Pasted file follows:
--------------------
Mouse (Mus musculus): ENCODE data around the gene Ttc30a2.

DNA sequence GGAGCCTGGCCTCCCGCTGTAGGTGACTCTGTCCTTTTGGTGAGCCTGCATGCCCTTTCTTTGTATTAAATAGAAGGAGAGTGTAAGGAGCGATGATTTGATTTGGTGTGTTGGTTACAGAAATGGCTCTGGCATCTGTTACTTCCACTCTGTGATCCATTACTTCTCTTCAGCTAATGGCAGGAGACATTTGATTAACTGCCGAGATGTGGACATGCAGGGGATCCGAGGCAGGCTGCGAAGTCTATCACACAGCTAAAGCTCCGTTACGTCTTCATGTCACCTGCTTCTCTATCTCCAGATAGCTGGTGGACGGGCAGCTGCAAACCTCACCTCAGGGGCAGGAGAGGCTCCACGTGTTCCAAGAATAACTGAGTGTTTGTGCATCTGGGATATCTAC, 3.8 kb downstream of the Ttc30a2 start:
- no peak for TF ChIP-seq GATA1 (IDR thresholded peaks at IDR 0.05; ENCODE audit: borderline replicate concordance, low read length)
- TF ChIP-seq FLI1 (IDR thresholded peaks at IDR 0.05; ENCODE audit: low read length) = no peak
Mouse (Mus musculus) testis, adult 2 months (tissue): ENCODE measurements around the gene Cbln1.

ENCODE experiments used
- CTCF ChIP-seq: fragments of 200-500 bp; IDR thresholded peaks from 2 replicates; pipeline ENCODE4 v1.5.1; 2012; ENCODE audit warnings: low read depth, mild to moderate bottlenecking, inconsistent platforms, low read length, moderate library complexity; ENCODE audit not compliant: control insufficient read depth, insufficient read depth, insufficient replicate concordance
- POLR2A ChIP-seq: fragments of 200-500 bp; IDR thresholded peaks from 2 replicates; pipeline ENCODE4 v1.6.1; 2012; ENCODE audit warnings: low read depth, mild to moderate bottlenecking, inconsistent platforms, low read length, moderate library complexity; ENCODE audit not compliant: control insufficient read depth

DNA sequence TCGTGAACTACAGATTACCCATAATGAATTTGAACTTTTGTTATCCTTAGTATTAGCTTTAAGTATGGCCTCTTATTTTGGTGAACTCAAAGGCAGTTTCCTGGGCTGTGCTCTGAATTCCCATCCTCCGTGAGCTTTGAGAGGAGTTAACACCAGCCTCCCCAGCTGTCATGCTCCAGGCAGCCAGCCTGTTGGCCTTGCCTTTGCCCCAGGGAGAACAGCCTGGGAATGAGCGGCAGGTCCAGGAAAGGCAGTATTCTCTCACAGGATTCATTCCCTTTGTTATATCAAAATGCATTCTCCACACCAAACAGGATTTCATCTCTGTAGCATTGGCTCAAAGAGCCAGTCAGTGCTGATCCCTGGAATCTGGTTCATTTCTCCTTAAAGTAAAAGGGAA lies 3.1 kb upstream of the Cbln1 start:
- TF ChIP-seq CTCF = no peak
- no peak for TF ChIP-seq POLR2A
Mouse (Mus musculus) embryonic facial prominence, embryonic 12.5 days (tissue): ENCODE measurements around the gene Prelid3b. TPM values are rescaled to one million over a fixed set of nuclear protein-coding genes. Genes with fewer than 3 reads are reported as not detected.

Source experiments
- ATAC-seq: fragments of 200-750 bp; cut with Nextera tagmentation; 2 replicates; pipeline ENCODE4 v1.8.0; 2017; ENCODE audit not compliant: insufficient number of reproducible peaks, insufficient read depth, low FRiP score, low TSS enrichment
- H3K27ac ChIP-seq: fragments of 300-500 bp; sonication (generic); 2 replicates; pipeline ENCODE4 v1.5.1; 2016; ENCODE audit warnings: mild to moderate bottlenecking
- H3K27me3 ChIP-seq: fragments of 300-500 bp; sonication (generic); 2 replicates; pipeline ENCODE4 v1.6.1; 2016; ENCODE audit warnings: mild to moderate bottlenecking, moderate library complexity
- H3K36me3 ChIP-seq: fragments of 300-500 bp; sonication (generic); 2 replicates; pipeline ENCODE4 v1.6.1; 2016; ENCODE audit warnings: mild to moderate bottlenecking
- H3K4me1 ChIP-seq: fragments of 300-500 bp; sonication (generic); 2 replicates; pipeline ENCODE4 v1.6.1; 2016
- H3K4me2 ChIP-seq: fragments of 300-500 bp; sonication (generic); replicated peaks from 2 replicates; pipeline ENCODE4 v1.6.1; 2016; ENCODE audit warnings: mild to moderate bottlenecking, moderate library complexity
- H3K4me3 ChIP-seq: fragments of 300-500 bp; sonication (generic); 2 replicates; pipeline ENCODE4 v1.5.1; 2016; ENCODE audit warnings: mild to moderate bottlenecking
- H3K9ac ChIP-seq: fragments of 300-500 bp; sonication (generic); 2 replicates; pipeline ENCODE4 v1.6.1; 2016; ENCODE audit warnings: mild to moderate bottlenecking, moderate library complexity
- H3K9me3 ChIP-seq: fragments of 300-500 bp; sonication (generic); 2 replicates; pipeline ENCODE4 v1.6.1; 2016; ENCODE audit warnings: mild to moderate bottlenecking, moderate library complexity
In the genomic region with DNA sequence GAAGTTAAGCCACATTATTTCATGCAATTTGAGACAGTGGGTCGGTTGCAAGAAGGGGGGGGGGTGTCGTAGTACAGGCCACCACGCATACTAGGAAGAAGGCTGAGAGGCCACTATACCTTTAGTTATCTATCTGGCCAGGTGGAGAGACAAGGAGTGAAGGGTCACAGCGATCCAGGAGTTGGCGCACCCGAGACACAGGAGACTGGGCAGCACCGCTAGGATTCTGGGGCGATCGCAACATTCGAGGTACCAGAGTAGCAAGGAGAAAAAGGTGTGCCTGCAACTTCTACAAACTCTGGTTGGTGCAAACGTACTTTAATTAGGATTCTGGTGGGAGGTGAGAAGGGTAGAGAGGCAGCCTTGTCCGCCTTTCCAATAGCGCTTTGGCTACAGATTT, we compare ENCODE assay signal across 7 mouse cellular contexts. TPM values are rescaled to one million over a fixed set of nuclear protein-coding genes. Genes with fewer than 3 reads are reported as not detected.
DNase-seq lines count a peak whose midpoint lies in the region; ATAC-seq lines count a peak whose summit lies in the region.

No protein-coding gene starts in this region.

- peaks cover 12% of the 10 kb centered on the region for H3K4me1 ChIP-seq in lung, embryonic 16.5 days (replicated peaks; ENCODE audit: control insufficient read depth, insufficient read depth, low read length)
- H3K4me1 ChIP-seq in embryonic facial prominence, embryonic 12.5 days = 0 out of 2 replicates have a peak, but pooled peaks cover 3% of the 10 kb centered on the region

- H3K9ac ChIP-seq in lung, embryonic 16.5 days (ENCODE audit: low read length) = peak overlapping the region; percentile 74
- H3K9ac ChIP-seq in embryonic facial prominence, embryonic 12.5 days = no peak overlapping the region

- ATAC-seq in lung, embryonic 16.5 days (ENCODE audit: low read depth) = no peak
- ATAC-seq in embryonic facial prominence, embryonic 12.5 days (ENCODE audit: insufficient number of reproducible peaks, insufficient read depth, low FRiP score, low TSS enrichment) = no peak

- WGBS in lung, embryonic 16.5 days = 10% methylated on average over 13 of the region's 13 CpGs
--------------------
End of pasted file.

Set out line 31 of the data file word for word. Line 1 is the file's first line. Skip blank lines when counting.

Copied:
- ATAC-seq in embryonic facial prominence, embryonic 12.5 days (ENCODE audit: insufficient number of reproducible peaks, insufficient read depth, low FRiP score, low TSS enrichment) = no peak